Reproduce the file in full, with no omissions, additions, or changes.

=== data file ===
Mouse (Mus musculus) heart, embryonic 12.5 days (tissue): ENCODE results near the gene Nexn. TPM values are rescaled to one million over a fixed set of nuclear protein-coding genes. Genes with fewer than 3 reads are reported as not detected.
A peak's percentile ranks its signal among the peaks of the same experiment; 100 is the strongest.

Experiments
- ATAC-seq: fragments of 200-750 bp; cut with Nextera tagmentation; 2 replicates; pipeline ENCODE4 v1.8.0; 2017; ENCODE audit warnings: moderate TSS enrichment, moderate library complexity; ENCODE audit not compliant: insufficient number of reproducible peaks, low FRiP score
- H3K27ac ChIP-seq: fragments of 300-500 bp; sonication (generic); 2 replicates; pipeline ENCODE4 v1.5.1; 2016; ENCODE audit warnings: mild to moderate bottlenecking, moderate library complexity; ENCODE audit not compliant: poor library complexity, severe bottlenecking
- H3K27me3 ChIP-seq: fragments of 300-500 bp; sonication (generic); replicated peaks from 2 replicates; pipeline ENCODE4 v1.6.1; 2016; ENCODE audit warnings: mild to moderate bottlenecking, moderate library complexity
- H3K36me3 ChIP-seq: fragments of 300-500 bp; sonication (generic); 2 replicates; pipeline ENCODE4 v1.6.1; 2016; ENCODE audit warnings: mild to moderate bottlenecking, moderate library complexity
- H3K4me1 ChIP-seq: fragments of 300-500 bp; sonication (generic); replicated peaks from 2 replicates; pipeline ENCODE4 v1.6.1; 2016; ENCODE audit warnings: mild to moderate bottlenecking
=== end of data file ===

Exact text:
Mouse (Mus musculus) heart, embryonic 12.5 days (tissue): ENCODE results near the gene Nexn. TPM values are rescaled to one million over a fixed set of nuclear protein-coding genes. Genes with fewer than 3 reads are reported as not detected.
A peak's percentile ranks its signal among the peaks of the same experiment; 100 is the strongest.

Experiments
- ATAC-seq: fragments of 200-750 bp; cut with Nextera tagmentation; 2 replicates; pipeline ENCODE4 v1.8.0; 2017; ENCODE audit warnings: moderate TSS enrichment, moderate library complexity; ENCODE audit not compliant: insufficient number of reproducible peaks, low FRiP score
- H3K27ac ChIP-seq: fragments of 300-500 bp; sonication (generic); 2 replicates; pipeline ENCODE4 v1.5.1; 2016; ENCODE audit warnings: mild to moderate bottlenecking, moderate library complexity; ENCODE audit not compliant: poor library complexity, severe bottlenecking
- H3K27me3 ChIP-seq: fragments of 300-500 bp; sonication (generic); replicated peaks from 2 replicates; pipeline ENCODE4 v1.6.1; 2016; ENCODE audit warnings: mild to moderate bottlenecking, moderate library complexity
- H3K36me3 ChIP-seq: fragments of 300-500 bp; sonication (generic); 2 replicates; pipeline ENCODE4 v1.6.1; 2016; ENCODE audit warnings: mild to moderate bottlenecking, moderate library complexity
- H3K4me1 ChIP-seq: fragments of 300-500 bp; sonication (generic); replicated peaks from 2 replicates; pipeline ENCODE4 v1.6.1; 2016; ENCODE audit warnings: mild to moderate bottlenecking